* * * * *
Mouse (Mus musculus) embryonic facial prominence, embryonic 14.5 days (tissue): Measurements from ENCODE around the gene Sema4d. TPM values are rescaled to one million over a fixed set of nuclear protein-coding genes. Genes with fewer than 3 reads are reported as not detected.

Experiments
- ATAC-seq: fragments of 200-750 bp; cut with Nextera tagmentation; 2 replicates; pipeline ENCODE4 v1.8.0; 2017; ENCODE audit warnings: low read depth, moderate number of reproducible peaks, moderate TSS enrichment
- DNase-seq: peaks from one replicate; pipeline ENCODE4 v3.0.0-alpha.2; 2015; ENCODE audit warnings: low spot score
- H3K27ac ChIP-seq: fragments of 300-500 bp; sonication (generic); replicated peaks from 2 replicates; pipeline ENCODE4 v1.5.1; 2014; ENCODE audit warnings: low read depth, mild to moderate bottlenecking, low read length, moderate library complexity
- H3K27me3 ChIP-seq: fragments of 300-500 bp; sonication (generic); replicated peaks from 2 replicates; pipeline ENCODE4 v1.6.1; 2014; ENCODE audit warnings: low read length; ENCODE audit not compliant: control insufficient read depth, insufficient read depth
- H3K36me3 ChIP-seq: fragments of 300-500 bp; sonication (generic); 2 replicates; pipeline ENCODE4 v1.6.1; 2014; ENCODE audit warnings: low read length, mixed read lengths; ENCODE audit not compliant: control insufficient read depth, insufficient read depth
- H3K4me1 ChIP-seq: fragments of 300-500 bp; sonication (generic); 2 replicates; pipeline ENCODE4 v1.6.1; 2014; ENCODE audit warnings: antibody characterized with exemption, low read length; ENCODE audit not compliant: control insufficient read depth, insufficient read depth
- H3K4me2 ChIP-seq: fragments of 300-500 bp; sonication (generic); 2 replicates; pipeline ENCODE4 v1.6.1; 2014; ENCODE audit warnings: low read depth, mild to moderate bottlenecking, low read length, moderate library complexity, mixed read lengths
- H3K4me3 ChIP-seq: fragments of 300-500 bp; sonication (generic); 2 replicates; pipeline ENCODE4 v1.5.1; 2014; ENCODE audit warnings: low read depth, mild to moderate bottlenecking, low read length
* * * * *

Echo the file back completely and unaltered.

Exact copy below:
Mouse (Mus musculus) embryonic facial prominence, embryonic 14.5 days (tissue): Measurements from ENCODE around the gene Sema4d. TPM values are rescaled to one million over a fixed set of nuclear protein-coding genes. Genes with fewer than 3 reads are reported as not detected.

Experiments
- ATAC-seq: fragments of 200-750 bp; cut with Nextera tagmentation; 2 replicates; pipeline ENCODE4 v1.8.0; 2017; ENCODE audit warnings: low read depth, moderate number of reproducible peaks, moderate TSS enrichment
- DNase-seq: peaks from one replicate; pipeline ENCODE4 v3.0.0-alpha.2; 2015; ENCODE audit warnings: low spot score
- H3K27ac ChIP-seq: fragments of 300-500 bp; sonication (generic); replicated peaks from 2 replicates; pipeline ENCODE4 v1.5.1; 2014; ENCODE audit warnings: low read depth, mild to moderate bottlenecking, low read length, moderate library complexity
- H3K27me3 ChIP-seq: fragments of 300-500 bp; sonication (generic); replicated peaks from 2 replicates; pipeline ENCODE4 v1.6.1; 2014; ENCODE audit warnings: low read length; ENCODE audit not compliant: control insufficient read depth, insufficient read depth
- H3K36me3 ChIP-seq: fragments of 300-500 bp; sonication (generic); 2 replicates; pipeline ENCODE4 v1.6.1; 2014; ENCODE audit warnings: low read length, mixed read lengths; ENCODE audit not compliant: control insufficient read depth, insufficient read depth
- H3K4me1 ChIP-seq: fragments of 300-500 bp; sonication (generic); 2 replicates; pipeline ENCODE4 v1.6.1; 2014; ENCODE audit warnings: antibody characterized with exemption, low read length; ENCODE audit not compliant: control insufficient read depth, insufficient read depth
- H3K4me2 ChIP-seq: fragments of 300-500 bp; sonication (generic); 2 replicates; pipeline ENCODE4 v1.6.1; 2014; ENCODE audit warnings: low read depth, mild to moderate bottlenecking, low read length, moderate library complexity, mixed read lengths
- H3K4me3 ChIP-seq: fragments of 300-500 bp; sonication (generic); 2 replicates; pipeline ENCODE4 v1.5.1; 2014; ENCODE audit warnings: low read depth, mild to moderate bottlenecking, low read length